Sunday, August 22, 2010

Indulging in Ronde - Indonesia

One of most memorable foods I've had in Indonesia is Ronde, a favorite dessert sold on the streets of Indonesia.

There's no other way for me to describe ronde, except as a hot, sweet ginger soup.  It's a delicious Indonesian dessert that I only wish I had the recipe for ...  Inside, there are two or three gooey balls of dough with filling in it and tiny pieces of jelly in the soup too.  The best part is the gooey balls of dough, which I always save for last.  I wish I had words to describe ronde, but that's the best I can do.

Since ronde is oftentimes sold on the streets at night, I enjoyed eating it right after dinner, before heading home with my two younger "sisters."  It was my goal to try all flavors before returning home, but a week ago I discovered that there are more flavors than I had thought! While there are the typical flavors of orange, milk, chocolate milk, and chocolate to name a few, there are many more flavors yet to be discovered.

The first time I ate ronde, I thought it was such an awesome experience to be sitting at a table, on a sidewalk outside, eating dessert.  I'll never forget it.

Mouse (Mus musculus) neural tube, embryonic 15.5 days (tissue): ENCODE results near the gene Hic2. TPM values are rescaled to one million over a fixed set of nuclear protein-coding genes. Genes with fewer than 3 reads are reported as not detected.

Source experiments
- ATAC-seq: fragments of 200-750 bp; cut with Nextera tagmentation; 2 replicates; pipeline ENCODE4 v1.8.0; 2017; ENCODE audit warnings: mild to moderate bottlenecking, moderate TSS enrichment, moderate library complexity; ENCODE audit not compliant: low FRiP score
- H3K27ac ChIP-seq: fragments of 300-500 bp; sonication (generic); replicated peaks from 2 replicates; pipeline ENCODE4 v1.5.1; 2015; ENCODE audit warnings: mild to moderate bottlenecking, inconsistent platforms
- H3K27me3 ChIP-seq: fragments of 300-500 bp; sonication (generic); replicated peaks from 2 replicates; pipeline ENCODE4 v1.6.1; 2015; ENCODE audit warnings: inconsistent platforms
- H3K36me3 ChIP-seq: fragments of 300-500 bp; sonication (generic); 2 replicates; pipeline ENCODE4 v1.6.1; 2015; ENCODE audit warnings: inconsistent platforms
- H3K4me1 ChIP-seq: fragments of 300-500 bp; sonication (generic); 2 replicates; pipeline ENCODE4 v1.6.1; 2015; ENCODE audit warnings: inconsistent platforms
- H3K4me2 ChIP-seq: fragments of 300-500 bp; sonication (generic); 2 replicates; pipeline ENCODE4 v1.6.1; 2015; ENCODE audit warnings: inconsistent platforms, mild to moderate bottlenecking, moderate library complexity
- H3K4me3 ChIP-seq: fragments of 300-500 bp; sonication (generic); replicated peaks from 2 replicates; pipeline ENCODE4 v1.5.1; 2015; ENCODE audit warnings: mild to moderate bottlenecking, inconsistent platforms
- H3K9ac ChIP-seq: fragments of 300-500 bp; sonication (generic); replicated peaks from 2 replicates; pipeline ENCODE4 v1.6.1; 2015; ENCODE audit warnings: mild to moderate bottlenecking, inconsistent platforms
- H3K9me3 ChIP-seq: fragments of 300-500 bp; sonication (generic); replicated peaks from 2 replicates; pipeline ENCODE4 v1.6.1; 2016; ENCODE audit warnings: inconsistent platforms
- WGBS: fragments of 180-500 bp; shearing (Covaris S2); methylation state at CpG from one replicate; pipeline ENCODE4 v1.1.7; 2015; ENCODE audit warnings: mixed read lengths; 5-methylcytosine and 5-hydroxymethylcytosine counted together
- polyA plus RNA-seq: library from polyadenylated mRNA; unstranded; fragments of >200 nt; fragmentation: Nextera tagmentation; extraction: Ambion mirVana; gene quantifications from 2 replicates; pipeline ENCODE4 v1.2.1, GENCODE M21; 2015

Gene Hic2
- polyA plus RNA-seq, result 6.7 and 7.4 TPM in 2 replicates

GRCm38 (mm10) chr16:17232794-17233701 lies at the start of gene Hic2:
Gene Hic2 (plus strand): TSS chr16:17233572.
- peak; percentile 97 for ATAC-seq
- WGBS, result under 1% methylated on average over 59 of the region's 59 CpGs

There's appetizers on the table to choose from, if you wish, but you have to pay for the items you eat.  I wondered, "How will the the vendor know if someone ate something from the table?" but I quickly learned that the honor system is still used in Indonesia.

While you are eating, there are entertainers (pengamen) that like to come by and sing  You can wave them away or give them some money, but be prepared. You'll see more than one at your table and they don't always leave right away, so carry some change on you.  I thought it was pretty funny and it truly is something to see.  I have never seen a female pengamen yet, but so far all are young men. 
While I enjoy eating ronde, it' an experience in itself.  I can't wait to eat it again.


  1. Those gooey balls of dough with filling sound the same as the traditional Chinese desserts, Yuanxiao. You should be able to find it in the raw form in most of the Asian grocery store. All you have to do is to boil them and then put in any kind of sweet soup you like.

  2. Yuanxiao? I'll have to find it! If it's the same thing, that's so great! Thanks for the info John.


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